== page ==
An Easy Guide To Knowing If A Supplement Is Halal Or Haram
The world of supplements can feel like the Wild West at times, with poor labelling, unknown certifications and a lack of transparency over ingredients. And as Muslims, it's part of our job to be prudent in deciding whether something we consume is lawful or not, but not to be overburdened by this.
Allah says in the Quran: “O believers! Eat from the good things We have provided for you.” (Surah Al-Baqarah, 2:172)
As long as there is no evidence or any criterion that makes a supplement haram, then it is allowed. Here's how you can make sure you have all the evidence on hand when making that decision.
1. Check the ingredients list 🔎
One of the first (and easiest) things you should do when considering a supplement is to check its ingredients list. By law, ingredients lists need to be written clearly on any product sold in the UK, Europe or US. You'll want to watch out for ingredients that are derived from non-halal sources, such as pork or alcohol. Common non-halal ingredients include gelatin, glycerin, and stearic acid.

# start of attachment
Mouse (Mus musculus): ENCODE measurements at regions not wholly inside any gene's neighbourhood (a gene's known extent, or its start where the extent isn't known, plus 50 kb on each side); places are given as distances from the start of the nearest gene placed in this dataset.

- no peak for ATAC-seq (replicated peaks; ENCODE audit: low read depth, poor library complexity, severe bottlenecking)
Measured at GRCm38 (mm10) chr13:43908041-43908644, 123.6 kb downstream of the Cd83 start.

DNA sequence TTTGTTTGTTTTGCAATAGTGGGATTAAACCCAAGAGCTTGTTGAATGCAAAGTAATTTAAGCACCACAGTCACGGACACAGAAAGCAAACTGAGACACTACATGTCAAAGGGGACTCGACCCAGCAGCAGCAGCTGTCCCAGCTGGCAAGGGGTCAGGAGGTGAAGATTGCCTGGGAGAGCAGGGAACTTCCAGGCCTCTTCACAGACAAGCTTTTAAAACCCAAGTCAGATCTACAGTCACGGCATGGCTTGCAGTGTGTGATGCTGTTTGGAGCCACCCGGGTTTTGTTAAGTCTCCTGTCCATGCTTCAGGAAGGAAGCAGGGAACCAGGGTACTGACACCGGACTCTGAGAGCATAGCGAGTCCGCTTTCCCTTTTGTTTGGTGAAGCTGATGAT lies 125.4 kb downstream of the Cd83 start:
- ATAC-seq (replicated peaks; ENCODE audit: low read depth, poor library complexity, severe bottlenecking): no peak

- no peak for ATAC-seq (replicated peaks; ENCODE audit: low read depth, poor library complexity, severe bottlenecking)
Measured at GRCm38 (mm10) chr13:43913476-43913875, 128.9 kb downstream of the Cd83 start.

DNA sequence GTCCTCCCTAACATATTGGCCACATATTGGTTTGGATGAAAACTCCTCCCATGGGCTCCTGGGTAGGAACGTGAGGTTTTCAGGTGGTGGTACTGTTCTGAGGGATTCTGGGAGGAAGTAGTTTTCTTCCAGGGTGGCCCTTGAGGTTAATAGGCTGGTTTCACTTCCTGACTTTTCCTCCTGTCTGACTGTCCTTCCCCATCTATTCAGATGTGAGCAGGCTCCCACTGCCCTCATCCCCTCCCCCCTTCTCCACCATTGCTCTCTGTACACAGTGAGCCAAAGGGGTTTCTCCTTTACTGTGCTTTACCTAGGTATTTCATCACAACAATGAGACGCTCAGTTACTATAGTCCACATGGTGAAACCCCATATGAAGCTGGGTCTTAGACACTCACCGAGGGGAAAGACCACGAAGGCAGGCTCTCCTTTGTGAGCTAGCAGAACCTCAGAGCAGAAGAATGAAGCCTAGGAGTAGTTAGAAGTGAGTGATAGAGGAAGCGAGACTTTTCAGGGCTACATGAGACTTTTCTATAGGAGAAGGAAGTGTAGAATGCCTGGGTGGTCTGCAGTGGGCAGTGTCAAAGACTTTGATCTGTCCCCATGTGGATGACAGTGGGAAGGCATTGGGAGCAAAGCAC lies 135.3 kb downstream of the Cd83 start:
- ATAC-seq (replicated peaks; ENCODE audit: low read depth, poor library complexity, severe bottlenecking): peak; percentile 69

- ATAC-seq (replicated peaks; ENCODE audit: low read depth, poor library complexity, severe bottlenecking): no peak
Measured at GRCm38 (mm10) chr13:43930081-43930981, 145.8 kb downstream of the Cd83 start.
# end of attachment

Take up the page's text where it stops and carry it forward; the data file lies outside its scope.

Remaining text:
2. Look for halal certification ✅
Does your supplement have a 'halal' badge? Does this badge come from a reputable organisation? Halal certification verifies that the supplement meets rigorous halal standards and is free from any haram ingredients or practices.
A few organisations that are well known include Islamic Food and Nutrition Council of America (IFANCA), World Halal Trust, Halal Monitoring Committee (HMC) or the Halal Food Council of Europe (HFCE)
3. Ask the manufacturer ⚙️
If you're still hesitant about the halal status of a supplement you'd like to buy, then don't be afraid to direct questions or concerns directly to them!
Most reputable manufacturers will be transparent about their ingredients and manufacturing processes and will be happy to answer any questions you may have. If a manufacturer is unable or unwilling to provide this information, it may be a red flag that the supplement is not halal or cannot pass the rigorous tests that certification agencies lay out.
“Allah does not burden any soul with more than it can bear.” (Surah Al-Baqarah, 2:286)
Islam is meant to be practical and able to be carried out at any time and place. It's our duty to perform basic tests to know whether the food and drink we consume is halal, and the above bullet points should help to give you peace of mind that you are doing things in accordance with the faith.
And Allah knows best.
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